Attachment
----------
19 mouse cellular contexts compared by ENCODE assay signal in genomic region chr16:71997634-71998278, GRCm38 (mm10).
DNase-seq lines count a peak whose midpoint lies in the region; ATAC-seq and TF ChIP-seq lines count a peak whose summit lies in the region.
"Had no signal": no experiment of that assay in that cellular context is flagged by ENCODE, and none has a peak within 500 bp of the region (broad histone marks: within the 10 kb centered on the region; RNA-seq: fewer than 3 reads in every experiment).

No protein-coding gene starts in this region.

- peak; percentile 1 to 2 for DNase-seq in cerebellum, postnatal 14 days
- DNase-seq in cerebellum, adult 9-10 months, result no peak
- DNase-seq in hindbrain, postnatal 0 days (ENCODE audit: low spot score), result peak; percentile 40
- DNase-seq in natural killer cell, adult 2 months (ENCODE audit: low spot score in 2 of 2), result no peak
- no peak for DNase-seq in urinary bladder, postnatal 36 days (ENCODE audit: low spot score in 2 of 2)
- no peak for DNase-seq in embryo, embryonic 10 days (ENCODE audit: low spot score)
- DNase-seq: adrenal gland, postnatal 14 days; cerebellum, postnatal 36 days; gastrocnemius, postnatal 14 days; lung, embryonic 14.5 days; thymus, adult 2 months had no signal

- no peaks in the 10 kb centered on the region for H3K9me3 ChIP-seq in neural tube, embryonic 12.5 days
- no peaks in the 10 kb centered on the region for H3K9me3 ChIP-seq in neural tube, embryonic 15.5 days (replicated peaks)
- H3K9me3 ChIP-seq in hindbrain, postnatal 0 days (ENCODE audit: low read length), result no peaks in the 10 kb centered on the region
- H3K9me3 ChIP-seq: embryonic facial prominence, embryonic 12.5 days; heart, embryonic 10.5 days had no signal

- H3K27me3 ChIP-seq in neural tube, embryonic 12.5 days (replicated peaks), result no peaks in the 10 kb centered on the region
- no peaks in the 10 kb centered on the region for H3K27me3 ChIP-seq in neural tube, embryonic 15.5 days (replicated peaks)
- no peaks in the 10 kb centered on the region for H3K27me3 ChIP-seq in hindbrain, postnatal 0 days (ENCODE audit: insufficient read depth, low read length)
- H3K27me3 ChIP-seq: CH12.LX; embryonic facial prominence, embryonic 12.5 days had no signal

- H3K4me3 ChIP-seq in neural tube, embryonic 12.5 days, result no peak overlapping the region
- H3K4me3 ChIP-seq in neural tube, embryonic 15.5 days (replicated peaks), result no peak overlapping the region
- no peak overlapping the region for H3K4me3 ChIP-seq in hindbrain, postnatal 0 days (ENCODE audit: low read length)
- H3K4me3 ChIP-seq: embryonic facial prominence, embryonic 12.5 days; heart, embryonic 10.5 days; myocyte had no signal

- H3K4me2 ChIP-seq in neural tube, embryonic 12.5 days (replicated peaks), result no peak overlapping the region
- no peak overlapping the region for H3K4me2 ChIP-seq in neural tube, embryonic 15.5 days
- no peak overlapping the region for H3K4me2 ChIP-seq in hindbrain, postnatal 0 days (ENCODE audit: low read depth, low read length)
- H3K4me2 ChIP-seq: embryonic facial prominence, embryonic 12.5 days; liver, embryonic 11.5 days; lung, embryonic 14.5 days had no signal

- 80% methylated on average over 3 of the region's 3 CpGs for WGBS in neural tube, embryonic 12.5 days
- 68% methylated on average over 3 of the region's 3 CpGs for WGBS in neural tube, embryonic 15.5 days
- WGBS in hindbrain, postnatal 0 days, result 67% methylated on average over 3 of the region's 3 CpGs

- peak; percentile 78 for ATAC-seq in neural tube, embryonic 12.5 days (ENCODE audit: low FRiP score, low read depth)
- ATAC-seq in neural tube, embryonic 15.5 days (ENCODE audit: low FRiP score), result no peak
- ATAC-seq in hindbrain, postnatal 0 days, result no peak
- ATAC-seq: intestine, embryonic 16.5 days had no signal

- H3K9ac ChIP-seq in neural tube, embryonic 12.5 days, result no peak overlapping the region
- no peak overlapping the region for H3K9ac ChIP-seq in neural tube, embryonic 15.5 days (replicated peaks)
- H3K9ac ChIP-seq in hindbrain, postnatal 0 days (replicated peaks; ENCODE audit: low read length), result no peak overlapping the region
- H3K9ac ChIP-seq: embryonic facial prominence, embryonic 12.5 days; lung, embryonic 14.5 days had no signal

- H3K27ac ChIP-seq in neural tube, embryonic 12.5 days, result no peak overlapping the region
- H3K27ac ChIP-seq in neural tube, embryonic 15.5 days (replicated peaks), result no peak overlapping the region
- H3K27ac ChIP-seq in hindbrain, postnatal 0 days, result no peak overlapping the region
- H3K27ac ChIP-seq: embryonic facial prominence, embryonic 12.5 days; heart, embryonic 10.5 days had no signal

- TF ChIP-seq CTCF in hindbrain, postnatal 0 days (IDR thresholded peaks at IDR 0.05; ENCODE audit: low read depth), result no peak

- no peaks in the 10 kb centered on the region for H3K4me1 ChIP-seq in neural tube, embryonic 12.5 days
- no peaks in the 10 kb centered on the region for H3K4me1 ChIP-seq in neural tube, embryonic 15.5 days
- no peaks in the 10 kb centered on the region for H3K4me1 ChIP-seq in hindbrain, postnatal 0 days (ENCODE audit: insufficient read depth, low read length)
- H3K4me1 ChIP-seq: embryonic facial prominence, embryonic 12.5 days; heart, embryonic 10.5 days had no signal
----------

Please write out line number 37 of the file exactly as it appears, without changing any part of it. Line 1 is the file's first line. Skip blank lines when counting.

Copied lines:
- H3K9ac ChIP-seq in hindbrain, postnatal 0 days (replicated peaks; ENCODE audit: low read length), result no peak overlapping the region